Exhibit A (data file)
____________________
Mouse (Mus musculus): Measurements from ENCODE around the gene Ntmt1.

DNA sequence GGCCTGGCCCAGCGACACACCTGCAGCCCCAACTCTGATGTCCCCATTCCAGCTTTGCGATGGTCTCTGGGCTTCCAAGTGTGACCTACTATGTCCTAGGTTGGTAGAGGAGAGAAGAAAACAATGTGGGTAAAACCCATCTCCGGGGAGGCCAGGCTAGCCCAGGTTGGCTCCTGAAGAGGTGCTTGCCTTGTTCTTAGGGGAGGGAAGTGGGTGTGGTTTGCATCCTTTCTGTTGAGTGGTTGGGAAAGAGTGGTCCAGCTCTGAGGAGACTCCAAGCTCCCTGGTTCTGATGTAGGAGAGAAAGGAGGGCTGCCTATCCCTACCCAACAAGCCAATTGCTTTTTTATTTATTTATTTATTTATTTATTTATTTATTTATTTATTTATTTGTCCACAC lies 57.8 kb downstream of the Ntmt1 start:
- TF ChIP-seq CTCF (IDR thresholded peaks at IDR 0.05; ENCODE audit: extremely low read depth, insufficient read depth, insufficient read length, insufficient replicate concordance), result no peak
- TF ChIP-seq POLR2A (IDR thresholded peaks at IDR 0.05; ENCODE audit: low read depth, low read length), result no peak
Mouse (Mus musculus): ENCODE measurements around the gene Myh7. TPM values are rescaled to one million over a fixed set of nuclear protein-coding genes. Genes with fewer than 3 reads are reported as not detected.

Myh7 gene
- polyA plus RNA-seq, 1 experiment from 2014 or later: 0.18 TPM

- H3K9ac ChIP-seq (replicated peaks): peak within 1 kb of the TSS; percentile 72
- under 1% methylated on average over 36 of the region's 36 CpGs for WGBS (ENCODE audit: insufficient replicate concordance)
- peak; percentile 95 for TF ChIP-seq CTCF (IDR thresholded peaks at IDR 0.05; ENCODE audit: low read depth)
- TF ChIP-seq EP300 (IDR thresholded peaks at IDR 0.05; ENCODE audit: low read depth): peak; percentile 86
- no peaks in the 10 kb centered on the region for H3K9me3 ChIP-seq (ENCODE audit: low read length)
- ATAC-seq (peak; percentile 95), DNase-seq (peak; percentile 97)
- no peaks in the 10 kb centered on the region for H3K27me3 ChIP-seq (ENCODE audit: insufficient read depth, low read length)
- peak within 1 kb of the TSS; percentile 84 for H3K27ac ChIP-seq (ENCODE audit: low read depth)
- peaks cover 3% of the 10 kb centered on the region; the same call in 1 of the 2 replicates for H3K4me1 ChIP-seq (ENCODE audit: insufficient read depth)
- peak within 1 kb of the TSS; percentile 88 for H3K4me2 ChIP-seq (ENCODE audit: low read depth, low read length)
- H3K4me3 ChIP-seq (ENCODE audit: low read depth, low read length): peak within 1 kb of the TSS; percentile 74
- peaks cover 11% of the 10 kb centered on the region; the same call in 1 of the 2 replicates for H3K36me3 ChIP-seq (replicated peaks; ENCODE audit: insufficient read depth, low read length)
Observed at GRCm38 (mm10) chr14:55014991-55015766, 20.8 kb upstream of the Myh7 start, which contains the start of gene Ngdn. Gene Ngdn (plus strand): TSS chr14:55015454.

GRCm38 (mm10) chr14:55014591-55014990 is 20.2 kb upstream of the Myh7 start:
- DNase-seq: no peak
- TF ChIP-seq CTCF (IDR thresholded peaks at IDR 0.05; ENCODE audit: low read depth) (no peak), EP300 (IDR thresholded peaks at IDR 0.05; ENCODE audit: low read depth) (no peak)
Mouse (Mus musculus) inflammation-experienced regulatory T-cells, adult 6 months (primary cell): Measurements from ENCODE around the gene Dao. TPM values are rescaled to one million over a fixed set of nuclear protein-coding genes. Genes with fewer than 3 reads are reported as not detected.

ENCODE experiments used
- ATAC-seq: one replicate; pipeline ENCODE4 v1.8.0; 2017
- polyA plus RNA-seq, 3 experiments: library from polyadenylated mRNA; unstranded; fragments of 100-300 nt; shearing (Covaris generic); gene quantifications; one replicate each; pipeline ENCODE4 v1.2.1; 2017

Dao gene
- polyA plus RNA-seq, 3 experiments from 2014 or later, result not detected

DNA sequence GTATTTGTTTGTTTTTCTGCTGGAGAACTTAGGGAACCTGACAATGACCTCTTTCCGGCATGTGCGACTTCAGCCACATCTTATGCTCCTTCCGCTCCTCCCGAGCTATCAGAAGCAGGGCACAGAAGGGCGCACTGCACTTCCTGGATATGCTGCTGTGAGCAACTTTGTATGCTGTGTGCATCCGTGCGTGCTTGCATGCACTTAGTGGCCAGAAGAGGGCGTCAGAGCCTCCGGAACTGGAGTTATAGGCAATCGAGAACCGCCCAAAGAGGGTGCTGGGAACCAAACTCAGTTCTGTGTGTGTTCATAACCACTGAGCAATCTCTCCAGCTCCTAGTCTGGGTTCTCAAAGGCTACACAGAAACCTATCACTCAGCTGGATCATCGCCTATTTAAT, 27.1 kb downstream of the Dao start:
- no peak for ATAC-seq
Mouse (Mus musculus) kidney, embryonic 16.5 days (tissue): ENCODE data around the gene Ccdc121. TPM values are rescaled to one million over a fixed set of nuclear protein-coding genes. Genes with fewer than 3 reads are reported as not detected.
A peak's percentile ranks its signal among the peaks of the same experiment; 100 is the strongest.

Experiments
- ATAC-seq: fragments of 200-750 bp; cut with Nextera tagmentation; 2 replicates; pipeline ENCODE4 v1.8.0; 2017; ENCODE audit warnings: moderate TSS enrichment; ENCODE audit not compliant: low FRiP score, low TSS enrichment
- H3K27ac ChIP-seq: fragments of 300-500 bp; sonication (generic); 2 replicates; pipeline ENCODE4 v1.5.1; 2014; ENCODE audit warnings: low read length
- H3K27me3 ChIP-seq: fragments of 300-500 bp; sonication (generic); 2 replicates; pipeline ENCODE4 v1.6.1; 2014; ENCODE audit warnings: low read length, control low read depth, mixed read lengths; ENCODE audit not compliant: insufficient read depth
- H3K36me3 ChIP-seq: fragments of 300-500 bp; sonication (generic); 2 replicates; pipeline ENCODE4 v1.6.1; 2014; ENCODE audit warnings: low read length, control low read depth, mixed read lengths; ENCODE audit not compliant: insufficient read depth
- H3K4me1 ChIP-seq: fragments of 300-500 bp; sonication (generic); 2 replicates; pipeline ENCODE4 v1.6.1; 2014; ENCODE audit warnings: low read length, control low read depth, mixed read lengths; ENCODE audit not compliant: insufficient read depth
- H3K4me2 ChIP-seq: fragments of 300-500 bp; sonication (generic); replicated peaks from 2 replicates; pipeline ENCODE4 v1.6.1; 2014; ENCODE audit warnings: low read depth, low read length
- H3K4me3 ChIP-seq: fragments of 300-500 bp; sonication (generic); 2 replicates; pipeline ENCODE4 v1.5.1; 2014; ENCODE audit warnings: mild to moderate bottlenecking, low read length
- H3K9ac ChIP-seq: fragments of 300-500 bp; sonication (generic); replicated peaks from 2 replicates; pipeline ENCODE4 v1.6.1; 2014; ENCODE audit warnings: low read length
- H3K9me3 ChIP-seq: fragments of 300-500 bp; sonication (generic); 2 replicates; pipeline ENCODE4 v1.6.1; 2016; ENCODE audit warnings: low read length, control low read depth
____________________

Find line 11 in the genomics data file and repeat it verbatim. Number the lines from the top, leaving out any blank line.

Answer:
- TF ChIP-seq EP300 (IDR thresholded peaks at IDR 0.05; ENCODE audit: low read depth): peak; percentile 86